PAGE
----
What they are, when they take effect, and who they affect. And how to get around them.
There has been a lot of talk in the media lately about “Trigger Rates”, but not a lot of information about what they really are. First, we must understand what a Variable Rate Mortgage actually is.
VRM vs ARM
When most speak of “Variable Rate” mortgages they are actually referring to two different products: the “Variable Rate Mortgage” (VRM) and the “Adjustable Rate Mortgage” (ARM). While they sound similar there are some important differences.
Banks and Credit Unions typically offer a “Variable Rate Mortgage” which is characterized by an Interest Rate which is tied to Prime Rate (which in turn, is tied to the Bank of Canada Overnight Lending Rate) and so changes over time. The interest rate quoted on the mortgage is normally compounded monthly (interest is recalculated every month), which results in a higher interest cost than “simple” interest (= compounded once per year).
In the event of interest rate fluctuations, Payments normally don’t change, however, the proportion of the Payment going to Principal and Interest does, resulting in a change to Amortization (as interest rates increase, the proportion of the payment going to Interest increases, while the proportion going to Principal decreases, resulting in a longer Amortization … and vice-versa).
“Adjustable Rate Mortgages” are offered by non-Chartered Bank lenders (like First National and MCAP), and the interest rate is typically compounded semi-annually (interest calculated every half-year): this results in an interest cost slightly higher than a comparable “simple” interest rate, but considerably less than when compounded monthly. Note that Fixed Rate mortgages are also normally compounded semi-annually.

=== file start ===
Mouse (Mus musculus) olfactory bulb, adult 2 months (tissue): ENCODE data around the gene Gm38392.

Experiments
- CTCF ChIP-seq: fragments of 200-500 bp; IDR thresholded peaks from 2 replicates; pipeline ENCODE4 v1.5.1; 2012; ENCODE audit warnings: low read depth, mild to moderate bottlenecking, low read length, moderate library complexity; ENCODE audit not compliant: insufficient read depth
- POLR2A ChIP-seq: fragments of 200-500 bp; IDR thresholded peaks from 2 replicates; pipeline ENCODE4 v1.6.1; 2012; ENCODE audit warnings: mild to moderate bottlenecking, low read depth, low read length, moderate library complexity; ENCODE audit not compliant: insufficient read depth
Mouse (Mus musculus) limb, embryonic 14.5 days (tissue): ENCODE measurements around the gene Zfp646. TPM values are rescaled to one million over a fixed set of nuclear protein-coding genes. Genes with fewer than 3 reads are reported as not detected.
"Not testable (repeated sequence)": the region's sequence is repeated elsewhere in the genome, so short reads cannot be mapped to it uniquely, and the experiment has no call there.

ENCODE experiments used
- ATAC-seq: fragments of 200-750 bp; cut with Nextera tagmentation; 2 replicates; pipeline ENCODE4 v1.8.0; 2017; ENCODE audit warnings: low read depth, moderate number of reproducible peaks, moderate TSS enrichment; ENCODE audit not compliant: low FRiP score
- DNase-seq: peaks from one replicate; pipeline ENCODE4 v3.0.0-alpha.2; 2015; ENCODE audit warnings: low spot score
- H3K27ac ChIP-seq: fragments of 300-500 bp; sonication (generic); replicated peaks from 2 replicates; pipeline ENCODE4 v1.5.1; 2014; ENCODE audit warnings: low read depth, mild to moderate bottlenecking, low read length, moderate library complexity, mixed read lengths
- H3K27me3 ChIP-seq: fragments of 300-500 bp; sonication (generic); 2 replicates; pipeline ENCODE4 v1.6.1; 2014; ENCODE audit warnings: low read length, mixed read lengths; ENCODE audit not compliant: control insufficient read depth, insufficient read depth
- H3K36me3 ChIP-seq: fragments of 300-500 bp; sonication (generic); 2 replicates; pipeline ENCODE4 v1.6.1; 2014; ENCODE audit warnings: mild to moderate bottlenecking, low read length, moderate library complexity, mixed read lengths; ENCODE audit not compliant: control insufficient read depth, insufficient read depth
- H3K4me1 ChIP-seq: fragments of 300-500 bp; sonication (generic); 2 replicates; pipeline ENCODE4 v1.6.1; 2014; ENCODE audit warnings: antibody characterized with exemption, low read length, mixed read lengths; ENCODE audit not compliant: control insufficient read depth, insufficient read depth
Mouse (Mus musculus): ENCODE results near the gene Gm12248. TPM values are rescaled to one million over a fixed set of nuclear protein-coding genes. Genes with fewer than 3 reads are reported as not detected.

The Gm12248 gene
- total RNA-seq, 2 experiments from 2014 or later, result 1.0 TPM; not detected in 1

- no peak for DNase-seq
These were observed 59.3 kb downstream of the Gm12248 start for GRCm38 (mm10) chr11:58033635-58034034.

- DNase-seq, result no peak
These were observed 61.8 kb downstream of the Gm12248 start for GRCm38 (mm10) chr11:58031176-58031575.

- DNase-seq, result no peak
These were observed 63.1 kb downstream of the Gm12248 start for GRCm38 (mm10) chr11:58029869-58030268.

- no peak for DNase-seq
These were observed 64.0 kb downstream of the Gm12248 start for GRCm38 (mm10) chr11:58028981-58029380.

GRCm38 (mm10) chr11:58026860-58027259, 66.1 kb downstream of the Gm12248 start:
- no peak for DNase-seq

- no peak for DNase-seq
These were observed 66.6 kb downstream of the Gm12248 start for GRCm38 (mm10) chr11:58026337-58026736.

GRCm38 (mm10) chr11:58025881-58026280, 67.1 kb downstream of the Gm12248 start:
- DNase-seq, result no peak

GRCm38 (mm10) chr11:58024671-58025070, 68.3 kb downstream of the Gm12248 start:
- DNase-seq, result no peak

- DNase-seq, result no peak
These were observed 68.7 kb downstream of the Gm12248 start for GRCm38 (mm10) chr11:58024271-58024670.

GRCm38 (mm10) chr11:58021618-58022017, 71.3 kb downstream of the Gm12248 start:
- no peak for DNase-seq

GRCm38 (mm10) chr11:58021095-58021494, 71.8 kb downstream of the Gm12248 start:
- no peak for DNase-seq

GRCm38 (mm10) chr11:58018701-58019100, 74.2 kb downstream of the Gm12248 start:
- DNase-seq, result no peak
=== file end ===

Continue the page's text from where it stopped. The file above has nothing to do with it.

ARM mortgage Payments change automatically with Prime Rate, such that the Amortization doesn’t change: as Prime Rate goes up, so too, do payments on ARM mortgages; as Prime decreases, ARM mortgage payments decrease. If your payments have been increasing regularly with Prime Rate this year, you actually have an ARM mortgage, not a VRM.
The Trigger Rate on a VRM is the point at which the Interest proportion of the mortgage Payment exceeds 100%, and so the Amortization increases to infinity! It is called the “Trigger Rate”, because when your mortgage reaches this state, the Bank automatically increases your payment to achieve a more reasonable Amortization. The calculation is different for every mortgage, so there is no one Trigger Rate for all VRM mortgages. Because payments change in lockstep with with interest rate payments on Adjustable Rate Mortgages, there is no such thing as a Trigger Rate for an ARM mortgage.
VRM: What To Do About a Trigger Rate
If you do have a Variable Rate Mortgage, most lenders have some kind of “Rule of Thumb” for calculating the Trigger Rate, however is safe to say that most VRM mortgage holders are close to it right now. The best and easiest thing to do about it, is to take control of your mortgage by increasing the Trigger Rate. To do this is quite simple, as VRM (& ARM) mortgages nearly universally have a provision to increase the regular payments: depending on your current payment, a relatively small voluntary increase in the Payment will increase the Trigger Rate substantially and avoid a higher payment calculated by the Bank’s computers!